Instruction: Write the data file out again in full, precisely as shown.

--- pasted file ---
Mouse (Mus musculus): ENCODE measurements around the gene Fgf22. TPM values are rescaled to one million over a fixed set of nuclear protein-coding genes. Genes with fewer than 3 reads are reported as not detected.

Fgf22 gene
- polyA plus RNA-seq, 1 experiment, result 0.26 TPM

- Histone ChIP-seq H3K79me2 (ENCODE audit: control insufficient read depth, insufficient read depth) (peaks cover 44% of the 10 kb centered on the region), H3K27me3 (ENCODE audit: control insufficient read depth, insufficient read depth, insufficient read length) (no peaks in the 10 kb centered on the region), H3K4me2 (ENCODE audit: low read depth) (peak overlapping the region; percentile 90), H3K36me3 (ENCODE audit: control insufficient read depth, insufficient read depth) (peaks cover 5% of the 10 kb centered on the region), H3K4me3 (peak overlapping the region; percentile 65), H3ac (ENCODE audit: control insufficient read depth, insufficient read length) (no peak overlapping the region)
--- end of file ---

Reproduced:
Mouse (Mus musculus): ENCODE measurements around the gene Fgf22. TPM values are rescaled to one million over a fixed set of nuclear protein-coding genes. Genes with fewer than 3 reads are reported as not detected.

Fgf22 gene
- polyA plus RNA-seq, 1 experiment, result 0.26 TPM

- Histone ChIP-seq H3K79me2 (ENCODE audit: control insufficient read depth, insufficient read depth) (peaks cover 44% of the 10 kb centered on the region), H3K27me3 (ENCODE audit: control insufficient read depth, insufficient read depth, insufficient read length) (no peaks in the 10 kb centered on the region), H3K4me2 (ENCODE audit: low read depth) (peak overlapping the region; percentile 90), H3K36me3 (ENCODE audit: control insufficient read depth, insufficient read depth) (peaks cover 5% of the 10 kb centered on the region), H3K4me3 (peak overlapping the region; percentile 65), H3ac (ENCODE audit: control insufficient read depth, insufficient read length) (no peak overlapping the region)